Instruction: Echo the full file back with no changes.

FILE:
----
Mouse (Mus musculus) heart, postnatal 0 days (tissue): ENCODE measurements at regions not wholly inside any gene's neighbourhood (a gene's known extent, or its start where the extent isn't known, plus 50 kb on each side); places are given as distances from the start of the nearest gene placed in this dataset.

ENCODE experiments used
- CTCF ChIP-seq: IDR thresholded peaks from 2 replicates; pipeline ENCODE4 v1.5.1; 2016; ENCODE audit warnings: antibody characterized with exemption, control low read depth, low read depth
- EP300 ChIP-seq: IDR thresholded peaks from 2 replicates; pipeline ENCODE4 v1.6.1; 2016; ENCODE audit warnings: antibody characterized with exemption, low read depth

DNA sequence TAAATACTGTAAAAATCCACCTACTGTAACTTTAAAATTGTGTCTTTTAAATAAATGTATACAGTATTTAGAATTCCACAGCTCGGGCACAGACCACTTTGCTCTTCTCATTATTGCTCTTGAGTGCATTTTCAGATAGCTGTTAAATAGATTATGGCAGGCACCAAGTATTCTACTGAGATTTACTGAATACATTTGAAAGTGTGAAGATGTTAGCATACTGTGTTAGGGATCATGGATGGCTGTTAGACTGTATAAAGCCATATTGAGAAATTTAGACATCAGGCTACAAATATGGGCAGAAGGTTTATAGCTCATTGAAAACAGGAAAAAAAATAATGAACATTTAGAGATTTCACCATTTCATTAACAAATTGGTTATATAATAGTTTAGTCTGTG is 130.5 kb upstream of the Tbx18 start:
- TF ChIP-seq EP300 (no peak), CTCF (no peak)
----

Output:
Mouse (Mus musculus) heart, postnatal 0 days (tissue): ENCODE measurements at regions not wholly inside any gene's neighbourhood (a gene's known extent, or its start where the extent isn't known, plus 50 kb on each side); places are given as distances from the start of the nearest gene placed in this dataset.

ENCODE experiments used
- CTCF ChIP-seq: IDR thresholded peaks from 2 replicates; pipeline ENCODE4 v1.5.1; 2016; ENCODE audit warnings: antibody characterized with exemption, control low read depth, low read depth
- EP300 ChIP-seq: IDR thresholded peaks from 2 replicates; pipeline ENCODE4 v1.6.1; 2016; ENCODE audit warnings: antibody characterized with exemption, low read depth

DNA sequence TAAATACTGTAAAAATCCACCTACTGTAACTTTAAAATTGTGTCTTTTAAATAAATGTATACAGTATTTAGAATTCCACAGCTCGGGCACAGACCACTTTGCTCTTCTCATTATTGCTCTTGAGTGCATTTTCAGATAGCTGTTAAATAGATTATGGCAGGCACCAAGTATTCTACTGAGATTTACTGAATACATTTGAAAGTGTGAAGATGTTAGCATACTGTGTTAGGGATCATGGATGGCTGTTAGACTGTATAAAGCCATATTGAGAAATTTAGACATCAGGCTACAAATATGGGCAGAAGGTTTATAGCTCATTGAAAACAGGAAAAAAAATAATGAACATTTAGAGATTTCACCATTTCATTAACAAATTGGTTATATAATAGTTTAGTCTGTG is 130.5 kb upstream of the Tbx18 start:
- TF ChIP-seq EP300 (no peak), CTCF (no peak)